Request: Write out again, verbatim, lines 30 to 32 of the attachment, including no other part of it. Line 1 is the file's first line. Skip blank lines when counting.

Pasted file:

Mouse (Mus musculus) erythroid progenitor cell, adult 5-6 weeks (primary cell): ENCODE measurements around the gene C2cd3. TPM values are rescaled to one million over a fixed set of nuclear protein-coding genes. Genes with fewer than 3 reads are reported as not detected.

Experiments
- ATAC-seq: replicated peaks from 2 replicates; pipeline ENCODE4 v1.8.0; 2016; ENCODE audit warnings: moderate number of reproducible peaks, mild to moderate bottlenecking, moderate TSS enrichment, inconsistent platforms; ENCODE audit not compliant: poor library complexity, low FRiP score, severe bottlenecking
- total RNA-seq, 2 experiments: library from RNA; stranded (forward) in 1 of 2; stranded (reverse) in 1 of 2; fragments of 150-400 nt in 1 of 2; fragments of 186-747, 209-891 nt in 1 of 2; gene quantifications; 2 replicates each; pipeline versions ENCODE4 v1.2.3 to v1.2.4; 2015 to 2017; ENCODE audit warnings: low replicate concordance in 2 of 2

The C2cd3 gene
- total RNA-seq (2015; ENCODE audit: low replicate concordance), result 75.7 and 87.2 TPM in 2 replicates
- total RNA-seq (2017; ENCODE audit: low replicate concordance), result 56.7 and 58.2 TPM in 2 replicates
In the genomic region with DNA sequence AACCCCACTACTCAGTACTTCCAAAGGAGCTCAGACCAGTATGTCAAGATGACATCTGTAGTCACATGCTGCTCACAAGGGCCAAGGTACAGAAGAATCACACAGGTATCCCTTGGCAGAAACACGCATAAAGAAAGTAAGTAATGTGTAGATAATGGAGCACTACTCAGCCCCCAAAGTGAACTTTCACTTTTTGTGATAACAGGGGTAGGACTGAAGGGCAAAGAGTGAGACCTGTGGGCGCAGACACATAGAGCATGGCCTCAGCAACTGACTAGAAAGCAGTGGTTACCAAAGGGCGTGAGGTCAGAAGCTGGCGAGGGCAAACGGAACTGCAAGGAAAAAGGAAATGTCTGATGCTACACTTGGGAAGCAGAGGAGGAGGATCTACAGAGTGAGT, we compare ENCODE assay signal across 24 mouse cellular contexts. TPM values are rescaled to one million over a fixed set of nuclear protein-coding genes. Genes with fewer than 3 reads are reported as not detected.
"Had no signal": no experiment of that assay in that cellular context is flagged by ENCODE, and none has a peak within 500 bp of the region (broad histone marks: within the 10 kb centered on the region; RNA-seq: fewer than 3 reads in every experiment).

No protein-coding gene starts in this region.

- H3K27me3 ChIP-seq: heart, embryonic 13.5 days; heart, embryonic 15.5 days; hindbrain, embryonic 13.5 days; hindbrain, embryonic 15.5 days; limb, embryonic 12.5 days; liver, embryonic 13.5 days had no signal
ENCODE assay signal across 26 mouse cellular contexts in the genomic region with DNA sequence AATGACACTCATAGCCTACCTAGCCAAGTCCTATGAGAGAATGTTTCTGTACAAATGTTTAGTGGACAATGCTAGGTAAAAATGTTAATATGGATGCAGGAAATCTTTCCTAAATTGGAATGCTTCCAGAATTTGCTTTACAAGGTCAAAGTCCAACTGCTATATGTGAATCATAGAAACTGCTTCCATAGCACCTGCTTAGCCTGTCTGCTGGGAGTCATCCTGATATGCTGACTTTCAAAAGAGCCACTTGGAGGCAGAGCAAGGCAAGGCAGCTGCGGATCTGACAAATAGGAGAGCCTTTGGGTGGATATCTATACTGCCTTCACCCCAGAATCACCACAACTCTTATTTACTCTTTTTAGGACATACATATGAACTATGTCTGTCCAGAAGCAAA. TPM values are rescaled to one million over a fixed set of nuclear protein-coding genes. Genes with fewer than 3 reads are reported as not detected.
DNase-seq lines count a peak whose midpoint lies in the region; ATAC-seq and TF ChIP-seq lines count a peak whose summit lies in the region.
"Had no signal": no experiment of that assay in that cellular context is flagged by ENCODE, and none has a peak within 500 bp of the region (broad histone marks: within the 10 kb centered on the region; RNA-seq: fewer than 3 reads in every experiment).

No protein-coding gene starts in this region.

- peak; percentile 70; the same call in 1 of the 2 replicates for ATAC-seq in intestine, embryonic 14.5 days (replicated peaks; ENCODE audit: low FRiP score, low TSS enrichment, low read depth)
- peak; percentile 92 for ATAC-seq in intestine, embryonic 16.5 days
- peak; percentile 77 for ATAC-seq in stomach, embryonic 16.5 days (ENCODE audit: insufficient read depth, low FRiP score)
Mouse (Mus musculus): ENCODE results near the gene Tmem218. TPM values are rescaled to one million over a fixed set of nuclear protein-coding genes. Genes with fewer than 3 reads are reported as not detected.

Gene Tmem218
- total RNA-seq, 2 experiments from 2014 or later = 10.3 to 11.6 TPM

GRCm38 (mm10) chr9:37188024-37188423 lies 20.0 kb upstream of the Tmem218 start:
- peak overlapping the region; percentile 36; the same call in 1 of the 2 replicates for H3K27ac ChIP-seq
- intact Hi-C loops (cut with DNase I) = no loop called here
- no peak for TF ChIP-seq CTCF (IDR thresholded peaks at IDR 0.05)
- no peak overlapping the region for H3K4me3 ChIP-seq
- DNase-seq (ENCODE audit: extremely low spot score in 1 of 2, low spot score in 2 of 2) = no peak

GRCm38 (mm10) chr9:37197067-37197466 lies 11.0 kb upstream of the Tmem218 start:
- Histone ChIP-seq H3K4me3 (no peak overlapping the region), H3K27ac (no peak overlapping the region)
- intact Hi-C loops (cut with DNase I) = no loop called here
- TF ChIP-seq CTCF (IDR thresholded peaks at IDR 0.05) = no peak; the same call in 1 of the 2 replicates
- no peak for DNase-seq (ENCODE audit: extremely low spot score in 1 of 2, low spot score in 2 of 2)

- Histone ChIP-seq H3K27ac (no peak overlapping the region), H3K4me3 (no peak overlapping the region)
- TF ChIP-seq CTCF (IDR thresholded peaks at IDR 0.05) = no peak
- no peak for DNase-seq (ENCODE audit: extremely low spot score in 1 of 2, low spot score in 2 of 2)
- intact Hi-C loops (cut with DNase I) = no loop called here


- intact Hi-C loops (cut with DNase I) = no loop called here
- TF ChIP-seq CTCF (IDR thresholded peaks at IDR 0.05) = no peak; the same call in 1 of the 2 replicates
- no peak for DNase-seq (ENCODE audit: extremely low spot score in 1 of 2, low spot score in 2 of 2)